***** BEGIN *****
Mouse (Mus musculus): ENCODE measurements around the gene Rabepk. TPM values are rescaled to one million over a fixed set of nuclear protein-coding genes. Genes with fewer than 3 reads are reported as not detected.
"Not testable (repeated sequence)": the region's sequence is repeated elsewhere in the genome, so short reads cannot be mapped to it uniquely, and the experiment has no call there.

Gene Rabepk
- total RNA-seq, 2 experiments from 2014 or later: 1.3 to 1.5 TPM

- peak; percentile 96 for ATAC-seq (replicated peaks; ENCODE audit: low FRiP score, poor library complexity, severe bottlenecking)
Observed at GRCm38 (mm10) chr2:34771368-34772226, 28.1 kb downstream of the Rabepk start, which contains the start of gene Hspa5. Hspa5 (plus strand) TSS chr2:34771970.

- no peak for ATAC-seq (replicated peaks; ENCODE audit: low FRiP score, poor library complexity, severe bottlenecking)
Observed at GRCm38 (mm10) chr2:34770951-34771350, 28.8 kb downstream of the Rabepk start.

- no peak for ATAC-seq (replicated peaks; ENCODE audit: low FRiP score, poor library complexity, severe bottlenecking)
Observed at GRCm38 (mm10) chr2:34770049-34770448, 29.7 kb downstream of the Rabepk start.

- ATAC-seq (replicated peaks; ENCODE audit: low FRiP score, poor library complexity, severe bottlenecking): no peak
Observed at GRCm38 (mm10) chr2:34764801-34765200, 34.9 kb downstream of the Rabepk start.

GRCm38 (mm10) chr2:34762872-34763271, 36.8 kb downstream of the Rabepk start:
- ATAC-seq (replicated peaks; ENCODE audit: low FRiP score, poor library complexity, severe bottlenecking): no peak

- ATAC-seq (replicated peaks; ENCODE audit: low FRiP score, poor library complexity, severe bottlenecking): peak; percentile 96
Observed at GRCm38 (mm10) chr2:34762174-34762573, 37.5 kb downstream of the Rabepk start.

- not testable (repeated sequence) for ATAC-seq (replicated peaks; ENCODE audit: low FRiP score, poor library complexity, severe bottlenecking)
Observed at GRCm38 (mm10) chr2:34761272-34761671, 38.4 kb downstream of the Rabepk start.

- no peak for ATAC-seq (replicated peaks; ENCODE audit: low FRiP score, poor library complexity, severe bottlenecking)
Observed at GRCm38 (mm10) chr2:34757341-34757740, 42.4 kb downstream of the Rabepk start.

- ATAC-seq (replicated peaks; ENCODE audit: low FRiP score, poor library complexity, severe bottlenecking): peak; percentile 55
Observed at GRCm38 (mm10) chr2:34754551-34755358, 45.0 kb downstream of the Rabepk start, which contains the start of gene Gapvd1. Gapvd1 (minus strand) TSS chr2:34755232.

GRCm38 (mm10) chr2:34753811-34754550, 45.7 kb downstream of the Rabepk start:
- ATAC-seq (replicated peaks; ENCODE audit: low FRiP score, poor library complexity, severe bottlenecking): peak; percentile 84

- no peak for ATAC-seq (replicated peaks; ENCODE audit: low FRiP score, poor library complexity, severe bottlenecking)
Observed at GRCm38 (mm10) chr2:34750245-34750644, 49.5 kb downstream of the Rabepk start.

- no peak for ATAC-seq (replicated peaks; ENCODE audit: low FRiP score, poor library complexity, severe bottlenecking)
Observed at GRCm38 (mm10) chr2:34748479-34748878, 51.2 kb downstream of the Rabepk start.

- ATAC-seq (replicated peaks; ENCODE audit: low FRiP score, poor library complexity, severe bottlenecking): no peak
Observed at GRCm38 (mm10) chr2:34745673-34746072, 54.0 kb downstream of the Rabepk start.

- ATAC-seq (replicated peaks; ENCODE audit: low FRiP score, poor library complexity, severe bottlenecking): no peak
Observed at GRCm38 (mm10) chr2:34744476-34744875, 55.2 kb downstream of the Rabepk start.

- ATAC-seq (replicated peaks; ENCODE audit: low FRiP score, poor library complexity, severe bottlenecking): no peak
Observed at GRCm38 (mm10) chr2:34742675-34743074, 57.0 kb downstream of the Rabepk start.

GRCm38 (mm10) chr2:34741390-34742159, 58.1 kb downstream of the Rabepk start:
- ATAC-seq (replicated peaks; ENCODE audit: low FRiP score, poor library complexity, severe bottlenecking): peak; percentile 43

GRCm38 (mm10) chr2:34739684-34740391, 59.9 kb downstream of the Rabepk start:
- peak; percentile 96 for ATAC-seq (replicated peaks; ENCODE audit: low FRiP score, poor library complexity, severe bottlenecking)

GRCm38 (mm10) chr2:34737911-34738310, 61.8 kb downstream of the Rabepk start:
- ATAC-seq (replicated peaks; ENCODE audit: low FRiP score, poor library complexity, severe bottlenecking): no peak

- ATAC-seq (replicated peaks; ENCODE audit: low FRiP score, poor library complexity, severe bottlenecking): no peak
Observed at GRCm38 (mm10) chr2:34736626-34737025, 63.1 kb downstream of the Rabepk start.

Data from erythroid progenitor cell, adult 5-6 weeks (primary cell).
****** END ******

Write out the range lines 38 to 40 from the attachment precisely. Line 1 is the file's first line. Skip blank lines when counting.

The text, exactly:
- peak; percentile 96 for ATAC-seq (replicated peaks; ENCODE audit: low FRiP score, poor library complexity, severe bottlenecking)

GRCm38 (mm10) chr2:34737911-34738310, 61.8 kb downstream of the Rabepk start:
- ATAC-seq (replicated peaks; ENCODE audit: low FRiP score, poor library complexity, severe bottlenecking): no peak